Judicial Decision Paves Way For Families in Foster Care System

June 14, 2012



Julie Fei

O’Melveny & Myers LLP                       

213.430.7792 (office)

214.440.7792 (cell)


Elizabeth Lott
The Alliance for Children’s Rights

213.368.6010 (office)

323.600.4465 (cell)


Gilien Silsby

USC Gould School of Law




LOS ANGELES — JUNE 14, 2012 — A California Superior Court issued a final judgment yesterday that dramatically improves families’ rights in the foster care system.  In Harris, et al. v. California Department of Social Services et al., a team of lawyers from O’Melveny & Myers LLP and The Alliance for Children’s Rights, together with students in the USC Gould School of Law’s Access to Justice Practicum, challenged a policy of the California Department of Social Services (CDSS) that prevented individuals who were found to be ineligible to serve as foster parents to family members from appealing that decision to an independent judge.


Despite the fact that non-relatives have long had a right to appeal adverse home approval decisions to an independent judge, CDSS has for years enforced a policy prohibiting relative applicants from appealing the same types of decisions.  The policy had a major impact on families in California, as nearly one-third of all foster care placements in 2010 involved relatives caring for the children of family members.  Today’s court decision requires the state to extend hearing rights on equal terms to all applicants denied home approval and provides an important avenue for correcting erroneous county-level decisions.


“This is an important step towards ensuring equality for relatives seeking to become foster parents for family members in the foster care system,” said Laura Streimer, the Legal Director of The Alliance for Children’s Rights, which provides free legal services and advocacy to children and caregivers in Los Angeles County.


O’Melveny acted as pro bono counsel for the plaintiffs after The Alliance and USC law students identified the inequality on the state’s policies.  One of the petitioners, Renee Travis, applied for placement of her two grandchildren after they were removed from their mother’s custody in early 2009.  She was initially approved by the Department of Children and Family Services, but later denied because of her husband’s criminal record. Even after her husband moved out of the family house, she was told she would not be allowed to care for her grandchildren unless she obtained a divorce.  Under the policy struck down yesterday, she had no way to appeal this decision to an independent judge.


Yesterday’s decision will provide family caregivers an opportunity to appeal adverse home approval decisions to an independent judge.  “The decision could affect hundreds of families every single year, marking a significant change to an important policy,” said Robert Swerdlow, an O’Melveny counsel who led the legal efforts.  “We were delighted to work with The Alliance and USC and are extremely proud of the outcome.”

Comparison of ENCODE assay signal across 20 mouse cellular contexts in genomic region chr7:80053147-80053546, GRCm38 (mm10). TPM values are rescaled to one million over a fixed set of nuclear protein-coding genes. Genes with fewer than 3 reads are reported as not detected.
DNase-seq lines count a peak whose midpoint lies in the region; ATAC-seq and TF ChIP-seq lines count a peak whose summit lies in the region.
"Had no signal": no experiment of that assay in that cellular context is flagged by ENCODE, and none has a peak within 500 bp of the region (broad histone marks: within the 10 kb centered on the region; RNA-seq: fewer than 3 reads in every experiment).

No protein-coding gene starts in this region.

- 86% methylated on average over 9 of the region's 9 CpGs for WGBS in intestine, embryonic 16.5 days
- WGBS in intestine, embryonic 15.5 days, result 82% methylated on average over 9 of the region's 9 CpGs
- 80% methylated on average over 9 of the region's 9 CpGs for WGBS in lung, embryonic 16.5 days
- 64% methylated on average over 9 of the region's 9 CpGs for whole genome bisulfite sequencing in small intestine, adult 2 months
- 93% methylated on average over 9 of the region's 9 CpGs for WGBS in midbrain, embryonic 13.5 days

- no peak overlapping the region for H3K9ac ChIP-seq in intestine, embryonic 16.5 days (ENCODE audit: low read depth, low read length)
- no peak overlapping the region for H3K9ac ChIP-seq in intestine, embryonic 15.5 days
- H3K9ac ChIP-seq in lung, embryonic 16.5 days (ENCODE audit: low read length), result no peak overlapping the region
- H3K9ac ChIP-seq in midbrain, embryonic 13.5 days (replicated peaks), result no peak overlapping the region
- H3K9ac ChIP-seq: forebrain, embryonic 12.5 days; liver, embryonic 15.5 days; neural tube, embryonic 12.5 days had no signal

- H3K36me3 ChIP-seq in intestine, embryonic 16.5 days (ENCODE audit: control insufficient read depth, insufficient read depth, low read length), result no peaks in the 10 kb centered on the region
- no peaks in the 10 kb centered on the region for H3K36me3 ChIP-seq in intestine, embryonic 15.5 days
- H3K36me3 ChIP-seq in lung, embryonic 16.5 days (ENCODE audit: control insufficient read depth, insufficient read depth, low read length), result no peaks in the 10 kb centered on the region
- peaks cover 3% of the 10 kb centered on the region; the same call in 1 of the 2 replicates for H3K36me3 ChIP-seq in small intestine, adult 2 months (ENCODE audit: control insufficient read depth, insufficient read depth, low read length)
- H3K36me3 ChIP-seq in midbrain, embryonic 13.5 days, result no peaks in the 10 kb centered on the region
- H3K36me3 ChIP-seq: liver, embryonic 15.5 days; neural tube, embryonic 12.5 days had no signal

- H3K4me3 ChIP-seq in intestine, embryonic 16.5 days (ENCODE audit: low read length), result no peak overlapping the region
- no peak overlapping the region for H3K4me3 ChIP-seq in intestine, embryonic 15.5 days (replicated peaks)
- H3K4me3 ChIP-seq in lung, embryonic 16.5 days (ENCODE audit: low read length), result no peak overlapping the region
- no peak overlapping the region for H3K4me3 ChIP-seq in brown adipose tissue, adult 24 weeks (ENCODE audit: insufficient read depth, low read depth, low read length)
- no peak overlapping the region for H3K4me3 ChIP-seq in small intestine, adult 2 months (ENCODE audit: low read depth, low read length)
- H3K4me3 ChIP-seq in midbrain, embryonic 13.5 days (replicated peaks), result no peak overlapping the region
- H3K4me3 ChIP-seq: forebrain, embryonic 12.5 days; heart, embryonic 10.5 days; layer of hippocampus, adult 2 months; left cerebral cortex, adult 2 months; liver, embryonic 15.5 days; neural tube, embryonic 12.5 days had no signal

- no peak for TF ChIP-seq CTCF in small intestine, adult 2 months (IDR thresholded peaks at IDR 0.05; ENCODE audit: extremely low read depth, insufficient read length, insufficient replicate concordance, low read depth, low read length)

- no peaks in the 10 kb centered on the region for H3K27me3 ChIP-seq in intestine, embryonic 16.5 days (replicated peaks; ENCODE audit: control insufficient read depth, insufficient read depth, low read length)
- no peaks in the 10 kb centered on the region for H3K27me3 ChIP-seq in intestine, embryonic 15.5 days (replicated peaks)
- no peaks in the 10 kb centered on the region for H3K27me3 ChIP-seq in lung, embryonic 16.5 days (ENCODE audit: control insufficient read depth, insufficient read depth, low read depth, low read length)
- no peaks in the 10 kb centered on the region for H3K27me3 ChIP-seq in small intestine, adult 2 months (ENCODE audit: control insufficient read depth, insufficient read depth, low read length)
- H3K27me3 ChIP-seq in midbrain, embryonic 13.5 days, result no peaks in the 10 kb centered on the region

O’Melveny’s team includes partner Scott Voelz, counsel Swerdlow, and associates Sarah Rutledge, Katie Keitges, and Adrian Pollner.  In addition to USC law professor Clare Pastore, two former USC law students, Meghan Field and Michael Thompson, worked on the case.


The state has 60 days to appeal the decision.


If you would like to speak with someone from O’Melveny, The Alliance, USC, or one of the families involved, please contact Julie Fei, Elizabeth Lott, or Gilien Silsby at the numbers listed above.


About O’Melveny & Myers LLP

With approximately 800 lawyers in 15 offices worldwide, O’Melveny & Myers LLP helps industry leaders across a broad array of sectors manage the complex challenges of succeeding in the global economy.  We are a values-driven law firm, guided by the principles of excellence, leadership, and citizenship.  Our commitment to these values is reflected in our dedication to improving access to justice through pro bono work and championing initiatives that increase the diversity of the legal profession.  For more information, please visit www.omm.com.


About The Alliance for Children’s Rights

The Alliance for Children’s Rights is a nonprofit legal services program that protects the rights of impoverished and abused children and youth throughout Los Angeles County.  Staff attorneys, in partnership with pro bono attorneys, work to secure many needed services so that these children have safe, stable homes, health care and the education they need to thrive. Since its founding in 1992, The Alliance has assisted over 100,000 children and youth to ensure their connection to a safer, brighter future.


About USC Gould School of Law’s Access to Justice Practicum

The Access to Justice Practicum offers four students annually the opportunity to work with a nonprofit community partner and Professor Clare Pastore, a longtime public interest lawyer, on important issues involving civil rights, poverty law, or access to justice for low-income people.  Projects since the inception of the Practicum in 2008 have included litigation, amicus briefs, drafting of legislation, and production of white papers and other reports.  Community partners have included The Alliance for Children’s Rights, Bet Tzedek Legal Services, Disability Rights Legal Center, California Rural Legal Assistance, the American Civil Liberties Union, the Wage Justice Center, and the National Health Law Program.